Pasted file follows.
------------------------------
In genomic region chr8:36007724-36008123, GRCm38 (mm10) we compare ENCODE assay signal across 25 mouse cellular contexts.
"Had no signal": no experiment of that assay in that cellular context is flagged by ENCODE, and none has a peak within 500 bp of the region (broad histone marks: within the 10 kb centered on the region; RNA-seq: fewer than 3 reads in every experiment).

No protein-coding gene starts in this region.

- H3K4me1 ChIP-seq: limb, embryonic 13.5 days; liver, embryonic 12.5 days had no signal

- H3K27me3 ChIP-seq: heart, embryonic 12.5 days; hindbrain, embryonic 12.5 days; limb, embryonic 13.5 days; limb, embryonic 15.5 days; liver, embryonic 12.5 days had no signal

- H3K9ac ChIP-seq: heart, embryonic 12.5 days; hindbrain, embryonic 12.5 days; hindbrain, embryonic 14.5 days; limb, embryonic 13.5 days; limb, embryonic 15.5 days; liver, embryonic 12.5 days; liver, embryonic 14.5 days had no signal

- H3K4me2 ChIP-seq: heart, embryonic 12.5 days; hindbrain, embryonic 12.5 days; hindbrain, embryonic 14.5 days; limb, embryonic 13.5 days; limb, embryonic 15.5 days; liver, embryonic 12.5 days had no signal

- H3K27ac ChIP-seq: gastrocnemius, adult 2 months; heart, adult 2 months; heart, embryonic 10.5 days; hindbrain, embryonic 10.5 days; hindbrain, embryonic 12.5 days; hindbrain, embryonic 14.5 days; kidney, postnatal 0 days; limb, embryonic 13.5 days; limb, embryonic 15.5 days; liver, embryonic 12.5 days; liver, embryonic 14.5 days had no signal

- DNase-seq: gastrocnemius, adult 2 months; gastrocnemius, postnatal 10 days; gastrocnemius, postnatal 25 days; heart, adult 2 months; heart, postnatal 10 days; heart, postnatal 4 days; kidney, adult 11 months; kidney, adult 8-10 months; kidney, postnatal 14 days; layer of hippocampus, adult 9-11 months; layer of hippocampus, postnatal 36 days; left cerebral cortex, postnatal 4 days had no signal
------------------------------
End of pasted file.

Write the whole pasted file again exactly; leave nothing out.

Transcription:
In genomic region chr8:36007724-36008123, GRCm38 (mm10) we compare ENCODE assay signal across 25 mouse cellular contexts.
"Had no signal": no experiment of that assay in that cellular context is flagged by ENCODE, and none has a peak within 500 bp of the region (broad histone marks: within the 10 kb centered on the region; RNA-seq: fewer than 3 reads in every experiment).

No protein-coding gene starts in this region.

- H3K4me1 ChIP-seq: limb, embryonic 13.5 days; liver, embryonic 12.5 days had no signal

- H3K27me3 ChIP-seq: heart, embryonic 12.5 days; hindbrain, embryonic 12.5 days; limb, embryonic 13.5 days; limb, embryonic 15.5 days; liver, embryonic 12.5 days had no signal

- H3K9ac ChIP-seq: heart, embryonic 12.5 days; hindbrain, embryonic 12.5 days; hindbrain, embryonic 14.5 days; limb, embryonic 13.5 days; limb, embryonic 15.5 days; liver, embryonic 12.5 days; liver, embryonic 14.5 days had no signal

- H3K4me2 ChIP-seq: heart, embryonic 12.5 days; hindbrain, embryonic 12.5 days; hindbrain, embryonic 14.5 days; limb, embryonic 13.5 days; limb, embryonic 15.5 days; liver, embryonic 12.5 days had no signal

- H3K27ac ChIP-seq: gastrocnemius, adult 2 months; heart, adult 2 months; heart, embryonic 10.5 days; hindbrain, embryonic 10.5 days; hindbrain, embryonic 12.5 days; hindbrain, embryonic 14.5 days; kidney, postnatal 0 days; limb, embryonic 13.5 days; limb, embryonic 15.5 days; liver, embryonic 12.5 days; liver, embryonic 14.5 days had no signal

- DNase-seq: gastrocnemius, adult 2 months; gastrocnemius, postnatal 10 days; gastrocnemius, postnatal 25 days; heart, adult 2 months; heart, postnatal 10 days; heart, postnatal 4 days; kidney, adult 11 months; kidney, adult 8-10 months; kidney, postnatal 14 days; layer of hippocampus, adult 9-11 months; layer of hippocampus, postnatal 36 days; left cerebral cortex, postnatal 4 days had no signal